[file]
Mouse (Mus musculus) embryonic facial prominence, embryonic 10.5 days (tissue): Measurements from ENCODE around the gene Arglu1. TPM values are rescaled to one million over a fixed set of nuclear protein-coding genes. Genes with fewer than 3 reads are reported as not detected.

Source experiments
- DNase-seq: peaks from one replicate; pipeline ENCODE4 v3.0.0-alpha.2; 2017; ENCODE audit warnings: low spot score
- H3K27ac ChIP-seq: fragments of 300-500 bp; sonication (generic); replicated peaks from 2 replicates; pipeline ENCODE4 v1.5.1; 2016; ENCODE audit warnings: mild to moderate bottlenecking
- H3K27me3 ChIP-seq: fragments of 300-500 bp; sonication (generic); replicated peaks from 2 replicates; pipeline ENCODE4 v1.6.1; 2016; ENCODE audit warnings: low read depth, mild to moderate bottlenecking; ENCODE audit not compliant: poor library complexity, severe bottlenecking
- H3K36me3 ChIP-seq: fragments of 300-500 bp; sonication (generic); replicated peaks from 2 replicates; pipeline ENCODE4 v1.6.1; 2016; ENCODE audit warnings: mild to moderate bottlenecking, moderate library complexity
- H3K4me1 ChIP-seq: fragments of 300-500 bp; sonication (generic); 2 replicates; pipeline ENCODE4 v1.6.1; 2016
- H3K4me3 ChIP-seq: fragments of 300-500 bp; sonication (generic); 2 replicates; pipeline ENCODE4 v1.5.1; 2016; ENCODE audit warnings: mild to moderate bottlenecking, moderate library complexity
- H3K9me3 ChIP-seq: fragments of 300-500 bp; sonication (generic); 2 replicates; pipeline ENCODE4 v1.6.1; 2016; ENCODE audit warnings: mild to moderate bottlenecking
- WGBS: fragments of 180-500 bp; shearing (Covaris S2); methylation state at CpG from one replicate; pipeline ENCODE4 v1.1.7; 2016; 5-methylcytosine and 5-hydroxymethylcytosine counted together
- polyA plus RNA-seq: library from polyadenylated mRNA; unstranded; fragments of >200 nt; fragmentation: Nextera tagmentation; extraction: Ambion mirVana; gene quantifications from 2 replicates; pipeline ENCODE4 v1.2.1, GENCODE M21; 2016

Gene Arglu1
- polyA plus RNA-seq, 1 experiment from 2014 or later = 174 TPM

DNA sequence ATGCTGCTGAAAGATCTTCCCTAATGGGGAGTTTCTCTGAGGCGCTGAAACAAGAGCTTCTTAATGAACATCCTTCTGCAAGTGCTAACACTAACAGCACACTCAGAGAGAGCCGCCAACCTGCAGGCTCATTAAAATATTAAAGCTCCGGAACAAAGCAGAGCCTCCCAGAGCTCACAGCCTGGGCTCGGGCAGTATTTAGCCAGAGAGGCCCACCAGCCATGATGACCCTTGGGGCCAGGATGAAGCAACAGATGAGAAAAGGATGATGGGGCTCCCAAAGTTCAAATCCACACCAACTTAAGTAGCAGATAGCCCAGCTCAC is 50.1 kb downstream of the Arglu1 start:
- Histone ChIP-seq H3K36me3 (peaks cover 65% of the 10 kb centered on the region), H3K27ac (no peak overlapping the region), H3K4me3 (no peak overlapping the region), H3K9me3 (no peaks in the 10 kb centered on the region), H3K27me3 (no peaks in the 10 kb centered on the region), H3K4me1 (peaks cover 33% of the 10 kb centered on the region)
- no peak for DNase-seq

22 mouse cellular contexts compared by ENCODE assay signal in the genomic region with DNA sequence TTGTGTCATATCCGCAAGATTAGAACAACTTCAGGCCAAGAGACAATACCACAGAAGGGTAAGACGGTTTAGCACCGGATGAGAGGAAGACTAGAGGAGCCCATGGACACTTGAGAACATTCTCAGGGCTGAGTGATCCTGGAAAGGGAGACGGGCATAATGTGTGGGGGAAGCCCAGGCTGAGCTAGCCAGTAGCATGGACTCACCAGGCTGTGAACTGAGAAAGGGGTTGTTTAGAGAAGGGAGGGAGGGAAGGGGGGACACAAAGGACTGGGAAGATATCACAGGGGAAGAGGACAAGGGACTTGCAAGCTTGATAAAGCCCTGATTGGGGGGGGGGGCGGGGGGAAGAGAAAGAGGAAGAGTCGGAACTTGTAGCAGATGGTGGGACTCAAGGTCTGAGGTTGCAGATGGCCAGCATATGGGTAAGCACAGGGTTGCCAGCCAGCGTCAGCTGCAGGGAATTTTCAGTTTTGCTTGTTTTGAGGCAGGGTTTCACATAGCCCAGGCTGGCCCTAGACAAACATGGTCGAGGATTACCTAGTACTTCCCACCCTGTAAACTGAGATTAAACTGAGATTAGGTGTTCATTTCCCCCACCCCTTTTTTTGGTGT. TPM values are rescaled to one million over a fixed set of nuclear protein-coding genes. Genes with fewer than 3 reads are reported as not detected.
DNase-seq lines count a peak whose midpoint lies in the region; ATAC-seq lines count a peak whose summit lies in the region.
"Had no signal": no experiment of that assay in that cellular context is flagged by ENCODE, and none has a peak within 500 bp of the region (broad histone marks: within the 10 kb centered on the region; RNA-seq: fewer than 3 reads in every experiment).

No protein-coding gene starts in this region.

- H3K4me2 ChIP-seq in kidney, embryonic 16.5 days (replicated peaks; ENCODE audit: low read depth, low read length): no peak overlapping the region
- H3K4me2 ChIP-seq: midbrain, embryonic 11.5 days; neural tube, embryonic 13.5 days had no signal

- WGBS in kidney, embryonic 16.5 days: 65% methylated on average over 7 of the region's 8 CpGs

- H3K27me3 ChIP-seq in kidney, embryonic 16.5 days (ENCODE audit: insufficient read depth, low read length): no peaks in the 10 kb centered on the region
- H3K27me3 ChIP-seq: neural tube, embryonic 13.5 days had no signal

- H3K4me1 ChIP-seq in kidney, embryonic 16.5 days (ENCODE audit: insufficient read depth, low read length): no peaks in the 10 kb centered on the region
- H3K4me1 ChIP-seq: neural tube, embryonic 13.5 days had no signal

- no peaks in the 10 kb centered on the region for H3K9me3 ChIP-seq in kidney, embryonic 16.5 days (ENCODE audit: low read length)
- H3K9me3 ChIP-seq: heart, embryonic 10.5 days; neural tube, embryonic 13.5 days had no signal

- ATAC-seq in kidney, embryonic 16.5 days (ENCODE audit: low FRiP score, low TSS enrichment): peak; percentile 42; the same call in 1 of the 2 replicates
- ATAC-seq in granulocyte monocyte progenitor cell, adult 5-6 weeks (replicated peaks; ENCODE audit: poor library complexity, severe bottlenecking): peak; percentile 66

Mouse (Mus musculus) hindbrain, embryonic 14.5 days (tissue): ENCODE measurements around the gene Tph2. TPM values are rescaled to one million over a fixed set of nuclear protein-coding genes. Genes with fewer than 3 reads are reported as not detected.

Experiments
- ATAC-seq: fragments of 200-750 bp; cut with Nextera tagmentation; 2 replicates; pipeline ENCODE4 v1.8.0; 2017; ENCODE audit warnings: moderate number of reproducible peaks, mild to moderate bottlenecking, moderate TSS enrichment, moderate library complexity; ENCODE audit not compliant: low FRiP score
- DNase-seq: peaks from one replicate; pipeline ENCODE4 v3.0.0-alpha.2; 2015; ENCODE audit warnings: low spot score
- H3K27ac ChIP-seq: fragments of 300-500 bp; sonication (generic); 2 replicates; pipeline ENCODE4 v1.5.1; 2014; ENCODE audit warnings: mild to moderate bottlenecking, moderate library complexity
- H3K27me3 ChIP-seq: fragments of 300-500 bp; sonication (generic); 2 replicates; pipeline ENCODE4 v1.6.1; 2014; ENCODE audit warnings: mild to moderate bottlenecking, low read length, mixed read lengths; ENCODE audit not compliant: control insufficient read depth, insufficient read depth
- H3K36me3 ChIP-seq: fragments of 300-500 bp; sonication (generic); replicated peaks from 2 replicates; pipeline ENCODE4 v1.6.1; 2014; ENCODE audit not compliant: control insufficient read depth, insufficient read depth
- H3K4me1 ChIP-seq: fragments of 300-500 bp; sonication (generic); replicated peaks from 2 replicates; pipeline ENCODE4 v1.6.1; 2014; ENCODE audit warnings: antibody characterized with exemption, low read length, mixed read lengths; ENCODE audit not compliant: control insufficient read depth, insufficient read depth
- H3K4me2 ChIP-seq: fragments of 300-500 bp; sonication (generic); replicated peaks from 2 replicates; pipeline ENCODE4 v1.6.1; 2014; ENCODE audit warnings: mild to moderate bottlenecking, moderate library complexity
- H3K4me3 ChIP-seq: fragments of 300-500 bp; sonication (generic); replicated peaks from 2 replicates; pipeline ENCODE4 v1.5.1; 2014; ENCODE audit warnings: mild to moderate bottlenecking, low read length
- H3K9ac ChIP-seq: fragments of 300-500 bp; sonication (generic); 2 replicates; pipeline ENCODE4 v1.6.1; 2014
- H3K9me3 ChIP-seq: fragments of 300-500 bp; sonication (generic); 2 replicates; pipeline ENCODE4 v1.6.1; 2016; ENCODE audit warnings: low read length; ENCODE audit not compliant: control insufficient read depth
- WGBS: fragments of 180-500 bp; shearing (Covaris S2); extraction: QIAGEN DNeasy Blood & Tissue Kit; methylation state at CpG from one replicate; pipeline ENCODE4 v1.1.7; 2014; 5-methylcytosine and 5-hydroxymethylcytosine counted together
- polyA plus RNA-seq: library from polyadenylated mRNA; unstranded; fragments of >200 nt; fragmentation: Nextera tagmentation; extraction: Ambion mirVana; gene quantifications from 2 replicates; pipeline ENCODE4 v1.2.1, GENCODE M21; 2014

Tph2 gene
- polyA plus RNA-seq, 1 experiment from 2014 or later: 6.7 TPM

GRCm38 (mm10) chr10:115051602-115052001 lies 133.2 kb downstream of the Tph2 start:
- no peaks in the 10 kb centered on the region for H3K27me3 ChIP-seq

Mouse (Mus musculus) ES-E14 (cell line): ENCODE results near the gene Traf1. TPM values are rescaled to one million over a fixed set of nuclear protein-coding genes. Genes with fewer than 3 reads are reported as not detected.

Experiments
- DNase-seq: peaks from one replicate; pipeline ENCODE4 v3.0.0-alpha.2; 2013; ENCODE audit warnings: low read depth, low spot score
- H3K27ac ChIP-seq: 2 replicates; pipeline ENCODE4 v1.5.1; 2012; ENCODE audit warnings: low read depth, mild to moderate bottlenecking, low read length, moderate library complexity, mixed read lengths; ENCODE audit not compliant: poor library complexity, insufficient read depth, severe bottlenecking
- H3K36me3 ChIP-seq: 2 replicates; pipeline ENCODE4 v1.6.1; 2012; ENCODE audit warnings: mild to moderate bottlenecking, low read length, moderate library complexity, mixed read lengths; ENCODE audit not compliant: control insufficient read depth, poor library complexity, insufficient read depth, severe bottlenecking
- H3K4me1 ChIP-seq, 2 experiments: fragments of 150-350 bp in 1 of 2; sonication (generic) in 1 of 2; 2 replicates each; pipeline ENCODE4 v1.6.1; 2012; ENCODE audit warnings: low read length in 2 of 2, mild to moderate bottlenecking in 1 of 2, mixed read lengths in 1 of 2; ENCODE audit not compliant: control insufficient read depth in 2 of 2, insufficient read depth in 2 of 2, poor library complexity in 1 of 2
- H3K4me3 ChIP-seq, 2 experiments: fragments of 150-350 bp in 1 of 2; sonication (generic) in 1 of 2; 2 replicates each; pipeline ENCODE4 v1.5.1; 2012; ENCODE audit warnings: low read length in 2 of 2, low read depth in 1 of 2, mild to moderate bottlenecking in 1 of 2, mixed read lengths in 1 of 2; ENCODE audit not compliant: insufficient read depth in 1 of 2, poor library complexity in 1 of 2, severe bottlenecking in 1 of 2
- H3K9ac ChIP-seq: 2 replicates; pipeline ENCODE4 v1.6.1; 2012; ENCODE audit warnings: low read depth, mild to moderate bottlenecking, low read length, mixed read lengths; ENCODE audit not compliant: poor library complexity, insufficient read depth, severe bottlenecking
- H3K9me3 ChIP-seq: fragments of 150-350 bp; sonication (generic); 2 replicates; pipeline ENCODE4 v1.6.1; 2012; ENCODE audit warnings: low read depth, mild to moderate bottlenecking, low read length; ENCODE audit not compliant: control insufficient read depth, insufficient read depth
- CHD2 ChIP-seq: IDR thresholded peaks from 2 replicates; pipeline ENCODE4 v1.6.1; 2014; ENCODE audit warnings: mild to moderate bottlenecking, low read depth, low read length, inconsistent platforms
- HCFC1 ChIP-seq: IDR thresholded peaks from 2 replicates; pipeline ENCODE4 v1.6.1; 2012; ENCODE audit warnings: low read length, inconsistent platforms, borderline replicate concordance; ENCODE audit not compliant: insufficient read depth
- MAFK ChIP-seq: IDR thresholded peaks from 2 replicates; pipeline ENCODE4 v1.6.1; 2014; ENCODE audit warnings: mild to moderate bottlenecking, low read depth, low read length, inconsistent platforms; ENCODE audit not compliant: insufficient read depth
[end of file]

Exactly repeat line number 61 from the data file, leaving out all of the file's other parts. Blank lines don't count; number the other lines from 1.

- MAFK ChIP-seq: IDR thresholded peaks from 2 replicates; pipeline ENCODE4 v1.6.1; 2014; ENCODE audit warnings: mild to moderate bottlenecking, low read depth, low read length, inconsistent platforms; ENCODE audit not compliant: insufficient read depth